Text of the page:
DRMs consist of a lipid bilayer with GPI-anchored proteins and sphingolipids, e.g., GM1, residing in the exoplasmic leaflet and Src family protein tyrosine kinases attached to the cytoplasmic leaflet. Since the enhanced unsaturation of fatty acyl moieties in PUFA-enriched cells could disturb lipid–lipid interactions in DRMs, we analyzed fatty acid–treated T cells for the location of these marker components in DRMs by floating in density gradients. As shown in Fig. 4, nearly all GPI-anchored CD59 and CD48 from cells treated with saturated or monounsaturated fatty acids floated up to DRM fractions 4–7 containing 9–17% sucrose (buoyant density 1.034–1.070 g/cm3), though these fractions together comprised only about 1% of total protein. Similar to controls, GPI-anchored proteins from PUFA-enriched T cells were recovered almost exclusively in DRM fractions 4–7. In addition to GPI-anchored proteins, most of the ganglioside GM1 was located in DRM fractions irrespective of fatty acid enrichment. Thus, the outer leaflet of DRMs as detected by GPI-anchored proteins and sphingolipids was not altered in T cells enriched with PUFAs.
Src family kinase Lck is critically involved in the initiation of TCR signal transduction (Weiss and Littman, 1994). Lck is required for phosphorylation and hence activation of PLCγ1, which links the kinase cascade to inositol 1,4,5-trisphosphate generation and calcium signaling, whereas the role of Src family kinase Fyn in this signaling pathway is less well documented. Src family kinases p56lck and p59fyn were predominantly located in DRM fractions 4–7 only when cells were cultured with saturated or monounsaturated fatty acids (Fig. 4). Particularly with 18:0, an additional p60lck was detected that is known to be due to Lck serine phosphorylation and not to enhance catalytic activity of the kinase (Veillette et al., 1988). In contrast to saturated and monounsaturated fatty acids, membranes from T cells enriched with polyunsaturated linoleic (18:2 (n-6)) or eicosapentaenoic acid (20:5 (n-3)) showed a strong shift of Lck from DRMs toward higher density fractions, and Fyn was almost totally displaced from DRMs in PUFA-enriched T cells. A small proportion (∼10%) of CD3ζ was also found in DRMs, and this proportion was moderately reduced in PUFA-enriched cells (Fig. 4). Since the transmembrane CD3ζ molecule largely consists of a cytoplasmic domain, interactions with palmitoylated proteins, as are Src family kinases, might occur that would not only explain its localization in DRMs but also its displacement from DRMs in PUFA-enriched T cells. Notably, in contrast to other PUFAs, T cells enriched with the highly unsaturated docosahexaenoic acid (22:6 (n-3)), which only moderately inhibited calcium response (Figs. 1 and 2), displaced Src family kinase Lck from DRMs to a considerably minor extent. In conclusion, PUFA enrichment selectively altered the cytoplasmic layer of DRMs particularly by displacing Src family protein tyrosine kinases from DRMs to other membrane regions.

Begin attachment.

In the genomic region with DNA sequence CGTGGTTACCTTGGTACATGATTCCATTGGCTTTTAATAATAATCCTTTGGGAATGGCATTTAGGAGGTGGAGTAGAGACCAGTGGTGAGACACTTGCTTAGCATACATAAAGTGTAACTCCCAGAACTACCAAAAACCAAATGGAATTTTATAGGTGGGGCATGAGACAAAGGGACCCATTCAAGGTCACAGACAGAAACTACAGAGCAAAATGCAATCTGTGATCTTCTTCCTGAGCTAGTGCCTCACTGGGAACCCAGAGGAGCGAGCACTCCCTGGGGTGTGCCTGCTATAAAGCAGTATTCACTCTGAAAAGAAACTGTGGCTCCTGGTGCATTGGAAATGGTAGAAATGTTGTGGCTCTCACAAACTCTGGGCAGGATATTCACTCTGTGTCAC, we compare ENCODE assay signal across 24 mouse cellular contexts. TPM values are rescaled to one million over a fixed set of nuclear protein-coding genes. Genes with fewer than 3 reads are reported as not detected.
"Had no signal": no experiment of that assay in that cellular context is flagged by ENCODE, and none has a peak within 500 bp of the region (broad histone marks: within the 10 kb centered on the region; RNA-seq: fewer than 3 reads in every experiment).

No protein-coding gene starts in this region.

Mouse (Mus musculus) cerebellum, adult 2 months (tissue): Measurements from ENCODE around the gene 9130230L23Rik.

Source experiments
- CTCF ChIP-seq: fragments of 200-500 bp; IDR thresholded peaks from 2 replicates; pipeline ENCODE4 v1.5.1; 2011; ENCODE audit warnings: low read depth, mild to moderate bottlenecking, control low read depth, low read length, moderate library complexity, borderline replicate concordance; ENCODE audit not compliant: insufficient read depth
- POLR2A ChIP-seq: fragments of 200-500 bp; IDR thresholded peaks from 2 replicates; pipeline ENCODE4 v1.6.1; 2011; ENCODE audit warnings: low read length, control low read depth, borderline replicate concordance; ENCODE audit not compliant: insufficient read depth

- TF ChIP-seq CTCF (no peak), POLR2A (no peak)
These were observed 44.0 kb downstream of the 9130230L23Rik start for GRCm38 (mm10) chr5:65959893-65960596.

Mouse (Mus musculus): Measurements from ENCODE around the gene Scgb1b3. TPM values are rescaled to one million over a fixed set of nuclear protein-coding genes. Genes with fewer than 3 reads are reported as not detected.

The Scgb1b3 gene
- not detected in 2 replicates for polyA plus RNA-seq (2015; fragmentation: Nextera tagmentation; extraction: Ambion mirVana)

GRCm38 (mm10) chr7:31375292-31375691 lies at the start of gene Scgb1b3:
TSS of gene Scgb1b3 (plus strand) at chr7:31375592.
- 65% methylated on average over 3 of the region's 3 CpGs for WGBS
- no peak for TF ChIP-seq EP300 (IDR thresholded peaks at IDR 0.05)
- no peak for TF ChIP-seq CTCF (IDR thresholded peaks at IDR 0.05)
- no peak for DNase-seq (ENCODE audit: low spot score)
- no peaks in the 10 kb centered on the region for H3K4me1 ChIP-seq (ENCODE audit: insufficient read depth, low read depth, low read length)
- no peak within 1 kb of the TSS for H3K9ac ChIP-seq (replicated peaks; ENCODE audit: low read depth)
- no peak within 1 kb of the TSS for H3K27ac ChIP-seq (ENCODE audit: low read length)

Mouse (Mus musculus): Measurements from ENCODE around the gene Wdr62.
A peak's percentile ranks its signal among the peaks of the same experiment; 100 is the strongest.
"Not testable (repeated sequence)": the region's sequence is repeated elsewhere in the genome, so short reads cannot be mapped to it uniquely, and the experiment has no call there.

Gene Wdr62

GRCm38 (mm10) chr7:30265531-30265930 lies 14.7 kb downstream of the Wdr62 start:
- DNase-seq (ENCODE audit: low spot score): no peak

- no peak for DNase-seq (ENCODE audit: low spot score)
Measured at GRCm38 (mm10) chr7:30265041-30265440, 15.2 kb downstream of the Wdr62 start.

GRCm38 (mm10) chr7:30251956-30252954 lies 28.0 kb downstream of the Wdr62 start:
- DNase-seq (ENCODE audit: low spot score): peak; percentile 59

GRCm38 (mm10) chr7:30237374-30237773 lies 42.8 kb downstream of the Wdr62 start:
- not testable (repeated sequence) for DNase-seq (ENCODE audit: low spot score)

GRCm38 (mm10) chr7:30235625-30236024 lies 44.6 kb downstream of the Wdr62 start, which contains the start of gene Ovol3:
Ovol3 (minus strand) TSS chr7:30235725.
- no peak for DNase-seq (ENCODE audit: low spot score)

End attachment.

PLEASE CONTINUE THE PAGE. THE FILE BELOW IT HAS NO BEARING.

Notably, part of Src family kinases from PUFA-enriched T cells, particularly from cells treated with eicosapentaenoic acid (20:5 (n-3)), was recovered from intermediate fractions 8 and 9 containing 18–27% sucrose (buoyant density 1.070–1.115 g/cm3; Fig. 4). This intermediate fraction contained ∼10% of total protein and was clearly separated from DRMs in fractions 4–7 and the mass of soluble proteins (89%) in fractions 10 and 11. In contrast to GPI-anchored proteins and Src-family kinases from DRM fractions 4–7, Lck from intermediate fractions could be pelleted only in trace amounts (Fig. 5), suggesting that Lck originally located in detergent-soluble parts of the membrane was recovered in this fraction.
Correlation of Signal Transduction in PUFA-enriched T Cells with the Presence of Src Family Kinase Lck in DRMs
The presence of Src family protein tyrosine kinase Lck in DRMs strictly correlated with calcium response via CD3 and CD59 in fatty acid–treated cells and could also explain the attenuated inhibition by docosahexaenoic acid (22:6 (n-3)) as illustrated in Fig. 6. The correlation obtained with Fyn was less apparent (data not shown). The correlation with Lck further emphasized that the displacement of this Src family kinase from DRMs represents a functionally important alteration leading to inhibition of signal transduction in PUFA-enriched T cells.
PUFAs exert strong inhibitory effects on T cells by yet unknown molecular mechanisms. The data presented here provide evidence that the PUFA-induced inhibition of T cell activation is due to displacement of Src family kinase Lck from the cytoplasmic layer of DRMs. These findings not only demonstrate the possibility to selectively alter parts of the DRM lipid bilayer but also emphasize a possible role of DRMs in pathophysiologic or pharmacologic processes.
DRMs are membrane domains and thus consist of two lipid layers (Brown and Rose, 1992). However, only lipid constituents of the outer layer, sphingolipids, and cholesterol, are known to mediate the formation of an liquid-ordered state that confers detergent insolubility and separates DRMs from other membrane parts that are in a liquid-crystalline phase (Ahmed et al., 1997; Schroeder et al., 1998). The concentration of Src family protein tyrosine kinases (Stefanova et al., 1991; Shenoy Scaria et al., 1992; Bohuslav et al., 1993) and G-protein α-subunits (Solomon et al., 1996) in the inner layer clearly shows that the organization of DRMs is not confined to the outer layer. However, the nature of the inner leaflet and its interaction with the outer layer is still under debate (Brown and London, 1997; Harder and Simons, 1997). The raft hypothesis (Simons and Ikonen, 1997) suggests that very long chain fatty acyl moieties from sphingolipids may interdigitate partially into the cytoplasmic lipid leaflet. It was speculated that this interference may favor inner leaflet phospholipids with saturated acyl chains to be concentrated at the cytoplasmic layer of DRMs (Harder and Simons, 1997). Thus, Src family protein tyrosine kinases, which are attached to the cytoplasmic layer usually by saturated acyl moieties (myristoyl, palmitoyl) may be forced into DRMs. According to this model, enhancing the degree of unsaturation within DRM lipids could disturb the inner lipid layer and, consequently, exclude Src family protein tyrosine kinases from membrane domains. The less predominant effect of very long chain docosahexaenoic acid (22:6 (n-3)), which did not lead to accumulation of PUFAs of 20 carbon chain length or less, could be due to partial exclusion of 22 carbon fatty acids from the inner layer of DRMs. It would be highly interesting, whether PUFAs exert similar effects on DRM composition and signal transduction in caveolin-expressing cells or whether the presence of this protein could abolish PUFA-induced functional and/or biochemical effects.